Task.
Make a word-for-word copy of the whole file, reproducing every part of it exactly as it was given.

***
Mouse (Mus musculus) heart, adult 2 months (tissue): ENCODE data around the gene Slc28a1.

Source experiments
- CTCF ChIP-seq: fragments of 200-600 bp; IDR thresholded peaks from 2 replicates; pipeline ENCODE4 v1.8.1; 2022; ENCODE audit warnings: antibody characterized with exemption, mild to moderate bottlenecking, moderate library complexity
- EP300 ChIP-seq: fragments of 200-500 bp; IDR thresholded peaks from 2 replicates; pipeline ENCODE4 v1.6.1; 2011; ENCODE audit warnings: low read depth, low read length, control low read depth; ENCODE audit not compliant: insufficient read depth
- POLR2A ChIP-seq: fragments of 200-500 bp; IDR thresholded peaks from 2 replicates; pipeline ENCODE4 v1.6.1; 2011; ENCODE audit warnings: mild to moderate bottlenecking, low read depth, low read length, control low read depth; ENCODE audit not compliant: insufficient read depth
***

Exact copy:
Mouse (Mus musculus) heart, adult 2 months (tissue): ENCODE data around the gene Slc28a1.

Source experiments
- CTCF ChIP-seq: fragments of 200-600 bp; IDR thresholded peaks from 2 replicates; pipeline ENCODE4 v1.8.1; 2022; ENCODE audit warnings: antibody characterized with exemption, mild to moderate bottlenecking, moderate library complexity
- EP300 ChIP-seq: fragments of 200-500 bp; IDR thresholded peaks from 2 replicates; pipeline ENCODE4 v1.6.1; 2011; ENCODE audit warnings: low read depth, low read length, control low read depth; ENCODE audit not compliant: insufficient read depth
- POLR2A ChIP-seq: fragments of 200-500 bp; IDR thresholded peaks from 2 replicates; pipeline ENCODE4 v1.6.1; 2011; ENCODE audit warnings: mild to moderate bottlenecking, low read depth, low read length, control low read depth; ENCODE audit not compliant: insufficient read depth